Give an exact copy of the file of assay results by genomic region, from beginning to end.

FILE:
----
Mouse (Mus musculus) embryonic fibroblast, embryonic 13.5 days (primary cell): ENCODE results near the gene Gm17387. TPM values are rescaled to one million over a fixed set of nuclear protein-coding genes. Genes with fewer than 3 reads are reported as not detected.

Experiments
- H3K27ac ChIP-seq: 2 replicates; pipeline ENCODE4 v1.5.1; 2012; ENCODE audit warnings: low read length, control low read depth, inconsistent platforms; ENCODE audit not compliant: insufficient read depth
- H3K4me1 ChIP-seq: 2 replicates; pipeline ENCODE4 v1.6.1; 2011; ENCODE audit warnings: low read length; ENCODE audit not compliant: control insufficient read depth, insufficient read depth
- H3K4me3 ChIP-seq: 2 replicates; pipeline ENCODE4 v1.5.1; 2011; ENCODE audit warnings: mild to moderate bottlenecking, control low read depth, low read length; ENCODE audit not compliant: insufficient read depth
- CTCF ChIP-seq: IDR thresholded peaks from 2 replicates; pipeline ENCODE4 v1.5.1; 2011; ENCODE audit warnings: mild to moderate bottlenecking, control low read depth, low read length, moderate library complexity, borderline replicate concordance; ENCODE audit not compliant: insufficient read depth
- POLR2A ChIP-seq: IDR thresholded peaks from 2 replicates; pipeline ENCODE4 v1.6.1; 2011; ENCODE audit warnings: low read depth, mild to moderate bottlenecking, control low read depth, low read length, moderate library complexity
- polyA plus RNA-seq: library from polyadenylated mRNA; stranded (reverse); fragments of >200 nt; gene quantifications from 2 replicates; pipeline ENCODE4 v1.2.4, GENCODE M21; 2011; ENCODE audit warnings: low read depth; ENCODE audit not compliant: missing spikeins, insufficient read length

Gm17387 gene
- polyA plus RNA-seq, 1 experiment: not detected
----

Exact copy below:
Mouse (Mus musculus) embryonic fibroblast, embryonic 13.5 days (primary cell): ENCODE results near the gene Gm17387. TPM values are rescaled to one million over a fixed set of nuclear protein-coding genes. Genes with fewer than 3 reads are reported as not detected.

Experiments
- H3K27ac ChIP-seq: 2 replicates; pipeline ENCODE4 v1.5.1; 2012; ENCODE audit warnings: low read length, control low read depth, inconsistent platforms; ENCODE audit not compliant: insufficient read depth
- H3K4me1 ChIP-seq: 2 replicates; pipeline ENCODE4 v1.6.1; 2011; ENCODE audit warnings: low read length; ENCODE audit not compliant: control insufficient read depth, insufficient read depth
- H3K4me3 ChIP-seq: 2 replicates; pipeline ENCODE4 v1.5.1; 2011; ENCODE audit warnings: mild to moderate bottlenecking, control low read depth, low read length; ENCODE audit not compliant: insufficient read depth
- CTCF ChIP-seq: IDR thresholded peaks from 2 replicates; pipeline ENCODE4 v1.5.1; 2011; ENCODE audit warnings: mild to moderate bottlenecking, control low read depth, low read length, moderate library complexity, borderline replicate concordance; ENCODE audit not compliant: insufficient read depth
- POLR2A ChIP-seq: IDR thresholded peaks from 2 replicates; pipeline ENCODE4 v1.6.1; 2011; ENCODE audit warnings: low read depth, mild to moderate bottlenecking, control low read depth, low read length, moderate library complexity
- polyA plus RNA-seq: library from polyadenylated mRNA; stranded (reverse); fragments of >200 nt; gene quantifications from 2 replicates; pipeline ENCODE4 v1.2.4, GENCODE M21; 2011; ENCODE audit warnings: low read depth; ENCODE audit not compliant: missing spikeins, insufficient read length

Gm17387 gene
- polyA plus RNA-seq, 1 experiment: not detected